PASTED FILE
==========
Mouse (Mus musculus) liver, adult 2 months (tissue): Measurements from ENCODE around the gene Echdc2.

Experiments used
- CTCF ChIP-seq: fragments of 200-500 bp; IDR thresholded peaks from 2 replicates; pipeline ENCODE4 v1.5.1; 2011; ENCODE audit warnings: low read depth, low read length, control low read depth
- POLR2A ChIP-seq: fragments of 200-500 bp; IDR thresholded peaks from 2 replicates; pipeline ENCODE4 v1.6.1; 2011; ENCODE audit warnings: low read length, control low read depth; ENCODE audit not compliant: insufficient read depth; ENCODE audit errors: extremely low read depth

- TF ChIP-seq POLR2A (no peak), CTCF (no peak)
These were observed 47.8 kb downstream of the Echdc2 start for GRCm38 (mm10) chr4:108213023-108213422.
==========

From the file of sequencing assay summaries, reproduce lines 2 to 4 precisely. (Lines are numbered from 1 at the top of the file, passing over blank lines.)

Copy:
Experiments used
- CTCF ChIP-seq: fragments of 200-500 bp; IDR thresholded peaks from 2 replicates; pipeline ENCODE4 v1.5.1; 2011; ENCODE audit warnings: low read depth, low read length, control low read depth
- POLR2A ChIP-seq: fragments of 200-500 bp; IDR thresholded peaks from 2 replicates; pipeline ENCODE4 v1.6.1; 2011; ENCODE audit warnings: low read length, control low read depth; ENCODE audit not compliant: insufficient read depth; ENCODE audit errors: extremely low read depth